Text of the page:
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Tuesday, 11 December, 2001, 10:50 GMT
School vouchers: Are they a rip-off?
Millions of vouchers collected by parents to provide school equipment are poor value for money, says the Consumers' Association.

An investigation for Which? magazine said such schemes were marketing ploys of questionable benefit.

It said shoppers would need to spend about 220,000 in Tesco, for instance, to get enough vouchers for a computer worth less than 1,000.

Tesco has hit back calling the criticism "astonishing" and say they have provided 70 million of computer equipment to over 20,000 schools in the last ten years.

What do you think? Is the campaign a rip-off? Is it a way of giving schools equipment that they otherwise couldn't afford?

This debate is now closed. Read a selection of your comments below.


Your reaction


Whatever they give it's better than nothing

Philip S. Hall, England, UK
I work at a school that has benefited from such schemes as this, although in our case the benefactor is Sainsbury's not Tesco. I think the analysis by the CA is a bit bizarre. Whatever they give it's better than nothing. The only charge that might be laid at their feet is the fact that in operating such a scheme they gain from the positive image that may attract more customers to their stores. It's a bit like celebrities who do a lot for charity but gain from the boost in their popularity. So are they really doing it for selfless reasons? Its best not to dig too deep!
Philip S. Hall, England, UK

The real question is whether or not 0.45p in the pound is enough to justify claims that it's beneficial to you and your school to shop at Tesco instead of elsewhere. It seems a fair amount to me, considering that most people wouldn't ordinarily give ANY money to worthwhile causes, but don't be fooled into thinking that it's "something for nothing", because it isn't.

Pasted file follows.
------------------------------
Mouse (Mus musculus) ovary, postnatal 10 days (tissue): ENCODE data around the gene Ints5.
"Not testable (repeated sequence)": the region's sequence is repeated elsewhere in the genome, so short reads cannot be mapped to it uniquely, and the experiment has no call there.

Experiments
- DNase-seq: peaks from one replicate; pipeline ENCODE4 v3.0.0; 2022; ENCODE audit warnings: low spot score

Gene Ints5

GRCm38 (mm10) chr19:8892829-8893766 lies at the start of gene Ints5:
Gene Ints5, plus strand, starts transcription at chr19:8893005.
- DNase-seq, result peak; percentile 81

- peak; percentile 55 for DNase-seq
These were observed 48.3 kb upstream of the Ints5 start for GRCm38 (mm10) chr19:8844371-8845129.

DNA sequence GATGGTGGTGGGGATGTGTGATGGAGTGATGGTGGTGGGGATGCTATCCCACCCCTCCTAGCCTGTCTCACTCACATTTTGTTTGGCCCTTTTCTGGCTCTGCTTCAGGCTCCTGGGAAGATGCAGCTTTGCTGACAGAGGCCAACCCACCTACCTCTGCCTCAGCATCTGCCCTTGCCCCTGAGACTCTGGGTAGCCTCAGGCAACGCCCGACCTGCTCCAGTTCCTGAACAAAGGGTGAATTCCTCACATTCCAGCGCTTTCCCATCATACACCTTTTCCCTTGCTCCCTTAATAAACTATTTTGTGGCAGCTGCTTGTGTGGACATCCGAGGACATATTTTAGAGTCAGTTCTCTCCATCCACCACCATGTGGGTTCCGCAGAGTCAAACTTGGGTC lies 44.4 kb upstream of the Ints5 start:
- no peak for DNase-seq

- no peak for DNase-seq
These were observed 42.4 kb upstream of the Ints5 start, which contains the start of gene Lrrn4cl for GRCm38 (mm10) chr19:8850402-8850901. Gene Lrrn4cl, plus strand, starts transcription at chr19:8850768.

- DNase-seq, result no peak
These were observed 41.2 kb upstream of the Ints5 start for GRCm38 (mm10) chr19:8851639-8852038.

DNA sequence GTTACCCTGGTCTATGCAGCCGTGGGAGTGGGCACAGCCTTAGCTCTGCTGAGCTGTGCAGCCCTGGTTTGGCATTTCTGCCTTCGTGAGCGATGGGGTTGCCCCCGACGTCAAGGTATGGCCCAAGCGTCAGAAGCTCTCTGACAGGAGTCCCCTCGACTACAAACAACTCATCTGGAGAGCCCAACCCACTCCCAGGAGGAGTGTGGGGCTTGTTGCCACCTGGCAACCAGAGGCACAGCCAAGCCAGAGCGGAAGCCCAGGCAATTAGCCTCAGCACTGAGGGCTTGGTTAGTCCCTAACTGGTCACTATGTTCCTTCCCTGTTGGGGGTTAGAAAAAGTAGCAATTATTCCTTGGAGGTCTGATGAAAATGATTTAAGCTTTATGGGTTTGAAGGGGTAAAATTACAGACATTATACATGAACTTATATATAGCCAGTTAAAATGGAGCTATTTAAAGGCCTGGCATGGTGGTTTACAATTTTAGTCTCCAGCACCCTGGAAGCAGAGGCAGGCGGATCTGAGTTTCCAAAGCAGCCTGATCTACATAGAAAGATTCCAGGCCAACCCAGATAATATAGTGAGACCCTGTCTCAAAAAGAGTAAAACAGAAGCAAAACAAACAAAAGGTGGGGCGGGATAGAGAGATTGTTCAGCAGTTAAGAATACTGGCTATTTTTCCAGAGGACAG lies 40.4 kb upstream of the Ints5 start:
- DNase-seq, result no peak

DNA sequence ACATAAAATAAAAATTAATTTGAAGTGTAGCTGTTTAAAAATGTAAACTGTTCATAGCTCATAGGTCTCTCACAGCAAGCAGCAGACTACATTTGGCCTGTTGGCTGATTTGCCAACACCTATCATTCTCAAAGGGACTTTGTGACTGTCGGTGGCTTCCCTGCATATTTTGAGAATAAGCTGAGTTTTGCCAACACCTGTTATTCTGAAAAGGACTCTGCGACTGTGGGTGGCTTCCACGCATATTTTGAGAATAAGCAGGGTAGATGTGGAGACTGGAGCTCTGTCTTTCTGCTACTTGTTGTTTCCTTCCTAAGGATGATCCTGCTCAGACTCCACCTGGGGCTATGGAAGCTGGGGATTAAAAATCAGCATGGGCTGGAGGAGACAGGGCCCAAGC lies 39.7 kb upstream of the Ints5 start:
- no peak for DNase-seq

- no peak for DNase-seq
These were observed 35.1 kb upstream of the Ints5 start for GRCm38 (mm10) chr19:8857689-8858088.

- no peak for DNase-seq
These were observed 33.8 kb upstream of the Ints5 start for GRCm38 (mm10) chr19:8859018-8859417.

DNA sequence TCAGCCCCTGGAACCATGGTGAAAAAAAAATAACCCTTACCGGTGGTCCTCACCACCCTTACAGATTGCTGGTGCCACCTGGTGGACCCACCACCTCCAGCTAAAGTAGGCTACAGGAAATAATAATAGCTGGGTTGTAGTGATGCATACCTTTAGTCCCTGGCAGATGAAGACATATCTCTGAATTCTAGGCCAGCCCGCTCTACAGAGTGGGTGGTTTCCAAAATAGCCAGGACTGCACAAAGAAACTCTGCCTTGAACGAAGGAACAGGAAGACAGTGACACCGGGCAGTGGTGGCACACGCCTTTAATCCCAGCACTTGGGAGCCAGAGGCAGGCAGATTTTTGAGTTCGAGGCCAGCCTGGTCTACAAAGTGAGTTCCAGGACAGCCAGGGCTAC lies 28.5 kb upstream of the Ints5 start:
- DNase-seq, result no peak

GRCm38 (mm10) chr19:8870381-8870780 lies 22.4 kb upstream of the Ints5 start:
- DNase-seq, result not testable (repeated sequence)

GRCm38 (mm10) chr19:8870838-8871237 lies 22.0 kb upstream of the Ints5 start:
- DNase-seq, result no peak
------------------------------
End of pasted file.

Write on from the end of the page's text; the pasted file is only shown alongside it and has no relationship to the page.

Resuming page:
Daniel, Japan/UK

I must have been mistaken - I thought it was the job of the education services to pay for our schools, not to criticise other organisations that are attempting to pick up the slack
Martin, UK

Unlike some other correspondents, I don't work for Tesco; I work in the education sector. I'm more concerned about Walkers. Buy Tesco branded potato crisps instead - or some healthier food, such as fruit - and give the considerable amount of money saved to schools, by all means. Yours grossly overweight since I left school.
Robert Carnegie, UK


If people feel so strongly that schools should receive more money they can always donate the cash themselves

Tanya Smithson, England
If I had the power at Tesco to make a decision about this I would be tempted to abort the scheme immediately, citing the CA research that it is clearly inadequate. I would, of course, invite shoppers to register their protest at the decision in order to demonstrate the true level of support for the initiative. After all, if people feel so strongly that schools should receive more money they can always donate the cash themselves. If 50 people gave 20 that would buy a computer, and it would be cheaper than spending 200,000 plus on shopping.
Tanya Smithson, England

If the schools received enough funding there would be no need for schemes like these. Good for Tesco and Walkers for supporting schools.
Caron, England

I collected these for years when I lived in the UK. Now I have to ask, are we all mad? Why on earth should it be necessary in the first place?
Roy Marsh, Singapore/UK

Most companies simply sit on their profits, count them and moan when they dwindle slightly. At least Tesco is giving something back. They don't have to provide anything, but of their own free will are injecting a small amount into our schools each year. This is not a requirement and definitely not a rip off. Surely it's better to have something than nothing at all?